This node creates a convex hull of a mesh or a point cloud. If you don't know what a convex hull is, here is a quick refresher https://en.wikipedia.org/wiki/Convex_hull. It can be used to create an enclosing geometry around a set of points. This can be useful as is for various effects, but can also be used in combination with the point instance node to create a minkowski sum of convex shapes (https://en.wikipedia.org/wiki/Minkowski_addition) which is very useful in some situations, like perfect convex bevels.
An example of a Minkowski sum can be seen in the second image above. There is a torus with the convex hull node and a cube. The torus gets instanced on the vertices of the cube and then the convex hull is created to get the Minkowski sum.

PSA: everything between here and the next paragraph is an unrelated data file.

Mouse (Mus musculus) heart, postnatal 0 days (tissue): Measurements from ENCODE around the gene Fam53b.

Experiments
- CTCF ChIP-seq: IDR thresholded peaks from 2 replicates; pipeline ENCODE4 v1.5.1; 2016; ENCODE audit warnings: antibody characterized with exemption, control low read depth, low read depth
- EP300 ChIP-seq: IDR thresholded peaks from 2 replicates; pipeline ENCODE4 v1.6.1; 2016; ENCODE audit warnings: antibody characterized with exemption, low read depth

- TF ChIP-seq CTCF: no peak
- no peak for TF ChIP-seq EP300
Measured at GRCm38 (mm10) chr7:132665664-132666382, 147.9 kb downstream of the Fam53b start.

The node also handles mixed type geometry and instanced geometry.
For the implementation there is a convex hull operator in edit mode. That one just calls the convex hull operation implemented in Bullet the rigid body physics engine. That implementation is very stable and fast. It is also simple to adapt the BMesh operation to instead work with normal Meshes, which are preferred for speed.
There are multiple ways to handle instances.
The simplest way is to make them all real and then create the convex hull.
If the instances themself are not convex, then it might be worth running the convex hull operation on them first and only accumulate the vertices which are on the hull, to reduce the overall complexity. But this is also something the user can do with a second convex hull node, before instancing.
It would also be possible to build the convex hull in an incremental fashion, by calling the convex hull operation after a certain number (1?) of instances are added. This would eliminate most of the memory consumption of making the instances real, but would likely be much slower.